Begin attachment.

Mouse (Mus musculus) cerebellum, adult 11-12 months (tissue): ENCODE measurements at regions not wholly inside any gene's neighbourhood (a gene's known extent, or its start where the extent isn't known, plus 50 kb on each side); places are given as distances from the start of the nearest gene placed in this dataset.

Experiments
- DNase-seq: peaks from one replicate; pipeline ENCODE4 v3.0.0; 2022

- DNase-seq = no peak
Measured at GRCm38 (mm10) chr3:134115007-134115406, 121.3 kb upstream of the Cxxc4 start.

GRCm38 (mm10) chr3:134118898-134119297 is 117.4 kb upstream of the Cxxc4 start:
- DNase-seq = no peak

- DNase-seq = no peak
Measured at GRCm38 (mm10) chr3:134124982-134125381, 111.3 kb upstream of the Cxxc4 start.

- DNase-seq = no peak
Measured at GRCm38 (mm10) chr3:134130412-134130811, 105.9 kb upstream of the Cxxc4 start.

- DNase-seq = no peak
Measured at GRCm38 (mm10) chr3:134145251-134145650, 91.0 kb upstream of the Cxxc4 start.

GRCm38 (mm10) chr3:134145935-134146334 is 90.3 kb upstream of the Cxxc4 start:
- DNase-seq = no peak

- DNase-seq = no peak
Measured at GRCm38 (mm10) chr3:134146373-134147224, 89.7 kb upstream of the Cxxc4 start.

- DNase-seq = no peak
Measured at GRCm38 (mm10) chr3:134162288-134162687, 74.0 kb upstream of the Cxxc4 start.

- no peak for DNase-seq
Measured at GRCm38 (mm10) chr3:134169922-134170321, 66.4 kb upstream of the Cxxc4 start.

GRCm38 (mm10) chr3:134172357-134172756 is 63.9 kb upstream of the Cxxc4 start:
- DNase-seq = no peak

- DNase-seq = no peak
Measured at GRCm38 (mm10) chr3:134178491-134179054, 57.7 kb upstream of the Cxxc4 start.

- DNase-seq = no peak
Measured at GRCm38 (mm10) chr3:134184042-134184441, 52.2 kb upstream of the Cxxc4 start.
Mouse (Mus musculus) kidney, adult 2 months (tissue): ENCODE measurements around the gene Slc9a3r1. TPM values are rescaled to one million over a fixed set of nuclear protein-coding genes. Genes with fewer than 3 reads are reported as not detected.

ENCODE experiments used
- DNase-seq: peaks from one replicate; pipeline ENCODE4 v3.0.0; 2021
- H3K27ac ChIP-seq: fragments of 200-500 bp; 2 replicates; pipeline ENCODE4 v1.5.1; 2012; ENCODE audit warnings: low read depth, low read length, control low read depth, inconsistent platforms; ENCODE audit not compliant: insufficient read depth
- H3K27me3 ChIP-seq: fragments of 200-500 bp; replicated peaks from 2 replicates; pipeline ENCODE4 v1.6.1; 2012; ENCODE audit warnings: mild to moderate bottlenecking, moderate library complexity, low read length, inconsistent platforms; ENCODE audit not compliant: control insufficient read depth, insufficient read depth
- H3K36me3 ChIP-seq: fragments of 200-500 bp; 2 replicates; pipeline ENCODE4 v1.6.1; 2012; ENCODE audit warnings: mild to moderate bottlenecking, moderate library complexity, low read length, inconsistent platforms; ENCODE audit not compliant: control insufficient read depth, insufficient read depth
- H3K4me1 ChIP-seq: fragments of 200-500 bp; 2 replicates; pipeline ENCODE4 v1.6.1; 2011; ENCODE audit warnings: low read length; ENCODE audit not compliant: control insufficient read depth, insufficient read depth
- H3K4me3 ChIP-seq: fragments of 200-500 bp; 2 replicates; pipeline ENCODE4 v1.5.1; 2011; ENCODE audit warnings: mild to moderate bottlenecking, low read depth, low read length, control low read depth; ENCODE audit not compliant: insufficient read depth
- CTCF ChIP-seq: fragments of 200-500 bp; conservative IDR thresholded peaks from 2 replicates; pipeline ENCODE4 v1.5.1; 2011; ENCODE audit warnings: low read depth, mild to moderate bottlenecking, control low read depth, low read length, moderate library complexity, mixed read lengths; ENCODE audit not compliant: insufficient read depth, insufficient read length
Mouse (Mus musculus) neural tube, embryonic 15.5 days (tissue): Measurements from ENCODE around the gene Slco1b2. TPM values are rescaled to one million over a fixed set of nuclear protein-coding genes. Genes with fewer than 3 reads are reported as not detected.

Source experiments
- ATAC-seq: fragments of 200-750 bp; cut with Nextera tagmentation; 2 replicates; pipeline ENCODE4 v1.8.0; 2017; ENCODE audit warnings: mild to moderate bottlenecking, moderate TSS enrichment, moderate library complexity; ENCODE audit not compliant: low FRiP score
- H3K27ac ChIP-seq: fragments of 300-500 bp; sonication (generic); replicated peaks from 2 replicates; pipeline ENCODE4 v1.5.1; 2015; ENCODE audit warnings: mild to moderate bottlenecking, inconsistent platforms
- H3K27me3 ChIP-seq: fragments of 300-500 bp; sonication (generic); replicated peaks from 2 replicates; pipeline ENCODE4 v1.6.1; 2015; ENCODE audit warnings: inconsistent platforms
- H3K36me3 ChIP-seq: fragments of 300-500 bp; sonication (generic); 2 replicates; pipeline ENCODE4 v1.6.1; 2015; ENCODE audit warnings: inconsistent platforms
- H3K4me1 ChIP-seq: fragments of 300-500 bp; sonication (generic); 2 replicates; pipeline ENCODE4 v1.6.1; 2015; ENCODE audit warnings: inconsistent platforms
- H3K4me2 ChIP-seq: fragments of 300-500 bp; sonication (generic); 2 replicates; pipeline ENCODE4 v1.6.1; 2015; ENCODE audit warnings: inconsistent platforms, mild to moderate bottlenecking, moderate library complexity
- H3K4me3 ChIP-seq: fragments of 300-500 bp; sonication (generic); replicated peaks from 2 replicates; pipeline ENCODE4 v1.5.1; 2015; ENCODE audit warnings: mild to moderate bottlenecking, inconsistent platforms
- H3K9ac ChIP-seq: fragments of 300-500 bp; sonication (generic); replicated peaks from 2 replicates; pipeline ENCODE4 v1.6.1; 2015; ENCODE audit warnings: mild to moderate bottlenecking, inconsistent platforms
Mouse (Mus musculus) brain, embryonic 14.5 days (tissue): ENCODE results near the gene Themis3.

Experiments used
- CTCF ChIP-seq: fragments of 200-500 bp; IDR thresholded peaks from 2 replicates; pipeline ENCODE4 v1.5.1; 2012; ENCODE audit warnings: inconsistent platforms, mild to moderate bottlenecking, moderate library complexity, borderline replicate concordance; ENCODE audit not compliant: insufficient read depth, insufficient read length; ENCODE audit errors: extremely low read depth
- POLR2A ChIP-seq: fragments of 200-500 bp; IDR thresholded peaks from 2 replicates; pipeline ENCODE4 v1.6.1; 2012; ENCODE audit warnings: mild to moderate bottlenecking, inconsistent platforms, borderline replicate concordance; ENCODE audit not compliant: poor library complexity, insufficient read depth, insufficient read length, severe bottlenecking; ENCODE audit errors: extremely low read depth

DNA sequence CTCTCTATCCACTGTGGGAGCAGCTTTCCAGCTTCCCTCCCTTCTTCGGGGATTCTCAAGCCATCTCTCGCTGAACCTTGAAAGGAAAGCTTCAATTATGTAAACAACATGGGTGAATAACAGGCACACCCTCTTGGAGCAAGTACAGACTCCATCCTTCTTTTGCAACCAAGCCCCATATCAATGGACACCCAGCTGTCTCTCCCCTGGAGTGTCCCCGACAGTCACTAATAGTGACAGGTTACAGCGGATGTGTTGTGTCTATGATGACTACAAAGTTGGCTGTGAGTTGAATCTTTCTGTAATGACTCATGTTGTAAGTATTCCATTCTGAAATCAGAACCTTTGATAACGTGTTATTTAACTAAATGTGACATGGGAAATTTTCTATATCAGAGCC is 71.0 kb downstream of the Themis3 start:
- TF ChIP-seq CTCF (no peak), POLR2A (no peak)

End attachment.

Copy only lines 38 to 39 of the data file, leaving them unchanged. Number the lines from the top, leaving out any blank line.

Source experiments
- ATAC-seq: fragments of 200-750 bp; cut with Nextera tagmentation; 2 replicates; pipeline ENCODE4 v1.8.0; 2017; ENCODE audit warnings: mild to moderate bottlenecking, moderate TSS enrichment, moderate library complexity; ENCODE audit not compliant: low FRiP score